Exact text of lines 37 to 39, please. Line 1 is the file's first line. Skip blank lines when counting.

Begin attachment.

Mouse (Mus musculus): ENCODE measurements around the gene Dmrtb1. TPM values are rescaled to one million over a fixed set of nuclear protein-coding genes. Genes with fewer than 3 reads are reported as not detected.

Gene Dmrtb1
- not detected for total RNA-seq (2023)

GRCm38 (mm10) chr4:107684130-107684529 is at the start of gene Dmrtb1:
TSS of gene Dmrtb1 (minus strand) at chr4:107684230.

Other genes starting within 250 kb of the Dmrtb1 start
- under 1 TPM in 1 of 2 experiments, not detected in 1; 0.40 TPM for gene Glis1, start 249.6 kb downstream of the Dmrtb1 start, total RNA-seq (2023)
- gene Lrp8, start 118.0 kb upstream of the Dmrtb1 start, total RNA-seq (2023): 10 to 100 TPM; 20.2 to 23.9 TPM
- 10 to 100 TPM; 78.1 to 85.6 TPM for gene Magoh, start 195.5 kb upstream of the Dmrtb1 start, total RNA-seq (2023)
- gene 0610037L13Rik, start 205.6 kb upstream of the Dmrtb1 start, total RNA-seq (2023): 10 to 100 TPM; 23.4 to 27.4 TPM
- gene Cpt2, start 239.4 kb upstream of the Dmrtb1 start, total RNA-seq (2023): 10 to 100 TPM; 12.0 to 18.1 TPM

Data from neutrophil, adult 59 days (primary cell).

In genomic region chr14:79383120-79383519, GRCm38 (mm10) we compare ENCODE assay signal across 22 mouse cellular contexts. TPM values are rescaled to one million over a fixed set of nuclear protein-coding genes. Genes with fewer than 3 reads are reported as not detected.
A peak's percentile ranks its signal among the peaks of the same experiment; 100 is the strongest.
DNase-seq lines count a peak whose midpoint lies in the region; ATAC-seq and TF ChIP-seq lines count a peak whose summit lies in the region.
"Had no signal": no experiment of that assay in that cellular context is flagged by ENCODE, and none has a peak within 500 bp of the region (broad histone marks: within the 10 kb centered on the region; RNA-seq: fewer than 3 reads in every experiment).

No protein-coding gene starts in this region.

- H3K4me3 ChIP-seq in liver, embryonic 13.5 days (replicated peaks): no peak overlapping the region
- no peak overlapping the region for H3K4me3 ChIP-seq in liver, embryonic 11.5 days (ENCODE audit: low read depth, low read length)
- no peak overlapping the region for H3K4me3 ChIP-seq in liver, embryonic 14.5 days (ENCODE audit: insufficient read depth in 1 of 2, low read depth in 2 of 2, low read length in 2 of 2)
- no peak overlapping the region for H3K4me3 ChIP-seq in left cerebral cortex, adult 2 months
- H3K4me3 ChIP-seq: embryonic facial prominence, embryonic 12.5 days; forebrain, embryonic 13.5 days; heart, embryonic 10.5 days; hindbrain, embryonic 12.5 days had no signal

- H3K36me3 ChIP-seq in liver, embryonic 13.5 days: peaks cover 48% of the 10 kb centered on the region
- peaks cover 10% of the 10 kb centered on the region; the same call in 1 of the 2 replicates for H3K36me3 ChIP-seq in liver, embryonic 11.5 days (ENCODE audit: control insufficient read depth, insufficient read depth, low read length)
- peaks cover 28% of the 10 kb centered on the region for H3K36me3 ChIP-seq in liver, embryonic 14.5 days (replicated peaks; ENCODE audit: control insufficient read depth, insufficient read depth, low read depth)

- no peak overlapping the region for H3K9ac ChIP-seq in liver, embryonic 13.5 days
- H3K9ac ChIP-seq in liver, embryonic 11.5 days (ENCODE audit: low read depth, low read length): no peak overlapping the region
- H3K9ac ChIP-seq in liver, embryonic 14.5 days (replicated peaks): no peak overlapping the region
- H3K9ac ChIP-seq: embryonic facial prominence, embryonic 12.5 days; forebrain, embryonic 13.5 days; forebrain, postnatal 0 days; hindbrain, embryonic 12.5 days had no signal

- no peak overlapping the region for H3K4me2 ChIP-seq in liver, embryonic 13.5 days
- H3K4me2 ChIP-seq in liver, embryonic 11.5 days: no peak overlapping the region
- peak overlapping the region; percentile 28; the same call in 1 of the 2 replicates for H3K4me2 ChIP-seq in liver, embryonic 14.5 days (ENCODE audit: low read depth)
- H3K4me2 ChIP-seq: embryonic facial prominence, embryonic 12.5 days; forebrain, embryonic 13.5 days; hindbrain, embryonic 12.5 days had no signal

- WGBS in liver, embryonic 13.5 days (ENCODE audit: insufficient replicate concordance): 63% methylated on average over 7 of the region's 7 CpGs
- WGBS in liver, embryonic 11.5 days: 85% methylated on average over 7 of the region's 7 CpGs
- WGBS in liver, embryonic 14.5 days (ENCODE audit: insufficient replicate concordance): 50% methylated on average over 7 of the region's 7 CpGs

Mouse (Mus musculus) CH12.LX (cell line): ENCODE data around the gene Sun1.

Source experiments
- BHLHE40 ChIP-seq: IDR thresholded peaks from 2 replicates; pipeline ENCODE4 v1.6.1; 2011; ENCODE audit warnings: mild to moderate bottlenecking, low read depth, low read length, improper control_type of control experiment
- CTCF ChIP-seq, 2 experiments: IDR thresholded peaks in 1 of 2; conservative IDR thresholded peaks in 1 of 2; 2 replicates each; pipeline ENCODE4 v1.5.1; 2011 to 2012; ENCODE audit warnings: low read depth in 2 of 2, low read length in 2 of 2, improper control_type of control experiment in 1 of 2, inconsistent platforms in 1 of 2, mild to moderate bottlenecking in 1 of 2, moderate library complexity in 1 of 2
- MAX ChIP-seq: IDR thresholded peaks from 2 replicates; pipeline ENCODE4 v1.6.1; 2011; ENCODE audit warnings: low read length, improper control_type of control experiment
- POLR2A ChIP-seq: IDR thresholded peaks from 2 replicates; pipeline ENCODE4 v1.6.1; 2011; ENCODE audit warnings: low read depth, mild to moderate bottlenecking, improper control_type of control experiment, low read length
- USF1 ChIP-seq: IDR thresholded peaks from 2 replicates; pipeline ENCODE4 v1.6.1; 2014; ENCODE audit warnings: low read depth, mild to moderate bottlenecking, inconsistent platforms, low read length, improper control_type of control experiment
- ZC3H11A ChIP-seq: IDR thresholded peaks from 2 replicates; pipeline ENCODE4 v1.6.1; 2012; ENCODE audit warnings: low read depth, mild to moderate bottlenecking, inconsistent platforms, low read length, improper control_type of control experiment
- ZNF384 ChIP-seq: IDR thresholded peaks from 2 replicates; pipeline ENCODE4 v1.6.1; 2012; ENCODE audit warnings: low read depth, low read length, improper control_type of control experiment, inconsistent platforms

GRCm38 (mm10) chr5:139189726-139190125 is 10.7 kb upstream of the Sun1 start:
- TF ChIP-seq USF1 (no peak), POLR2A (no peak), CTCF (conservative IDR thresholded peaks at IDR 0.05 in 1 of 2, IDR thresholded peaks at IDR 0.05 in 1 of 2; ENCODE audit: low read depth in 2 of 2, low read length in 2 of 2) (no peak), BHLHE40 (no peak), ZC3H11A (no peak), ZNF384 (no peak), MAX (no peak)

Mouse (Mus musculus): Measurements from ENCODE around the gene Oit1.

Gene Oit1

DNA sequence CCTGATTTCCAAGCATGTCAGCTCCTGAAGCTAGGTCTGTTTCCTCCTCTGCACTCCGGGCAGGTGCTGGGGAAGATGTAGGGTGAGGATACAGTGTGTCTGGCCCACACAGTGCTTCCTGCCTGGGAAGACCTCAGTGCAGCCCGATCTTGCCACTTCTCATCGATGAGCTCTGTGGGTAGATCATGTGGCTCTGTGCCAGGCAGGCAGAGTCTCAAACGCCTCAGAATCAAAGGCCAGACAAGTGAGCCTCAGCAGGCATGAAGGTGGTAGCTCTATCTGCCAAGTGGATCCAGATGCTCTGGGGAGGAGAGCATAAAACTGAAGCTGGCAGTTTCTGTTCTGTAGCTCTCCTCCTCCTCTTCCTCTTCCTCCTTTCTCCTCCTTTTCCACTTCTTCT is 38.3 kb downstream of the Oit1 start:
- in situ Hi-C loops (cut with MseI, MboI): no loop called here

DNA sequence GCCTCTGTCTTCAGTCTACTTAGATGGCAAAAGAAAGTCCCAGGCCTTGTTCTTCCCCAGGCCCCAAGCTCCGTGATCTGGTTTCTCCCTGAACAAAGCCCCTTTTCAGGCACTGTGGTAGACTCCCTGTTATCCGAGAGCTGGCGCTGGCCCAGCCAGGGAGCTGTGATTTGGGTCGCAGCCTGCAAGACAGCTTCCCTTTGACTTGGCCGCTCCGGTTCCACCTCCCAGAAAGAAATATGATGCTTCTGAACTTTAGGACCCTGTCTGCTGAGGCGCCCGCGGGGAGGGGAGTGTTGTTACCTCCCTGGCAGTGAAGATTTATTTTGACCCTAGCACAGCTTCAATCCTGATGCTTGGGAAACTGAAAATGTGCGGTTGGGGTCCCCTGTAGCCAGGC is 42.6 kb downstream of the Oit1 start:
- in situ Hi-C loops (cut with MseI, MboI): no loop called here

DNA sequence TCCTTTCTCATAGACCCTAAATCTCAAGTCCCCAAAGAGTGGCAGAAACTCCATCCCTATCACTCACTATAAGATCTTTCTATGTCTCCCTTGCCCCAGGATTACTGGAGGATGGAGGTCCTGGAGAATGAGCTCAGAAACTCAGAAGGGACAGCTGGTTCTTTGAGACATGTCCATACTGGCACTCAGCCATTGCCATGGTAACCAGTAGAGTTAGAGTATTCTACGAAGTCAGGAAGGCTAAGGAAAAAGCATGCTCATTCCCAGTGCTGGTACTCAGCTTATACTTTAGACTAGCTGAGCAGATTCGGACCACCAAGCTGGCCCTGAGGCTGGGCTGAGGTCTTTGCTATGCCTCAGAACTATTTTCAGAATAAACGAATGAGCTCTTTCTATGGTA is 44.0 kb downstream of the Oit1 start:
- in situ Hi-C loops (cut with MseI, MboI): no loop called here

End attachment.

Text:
Mouse (Mus musculus) CH12.LX (cell line): ENCODE data around the gene Sun1.

Source experiments
- BHLHE40 ChIP-seq: IDR thresholded peaks from 2 replicates; pipeline ENCODE4 v1.6.1; 2011; ENCODE audit warnings: mild to moderate bottlenecking, low read depth, low read length, improper control_type of control experiment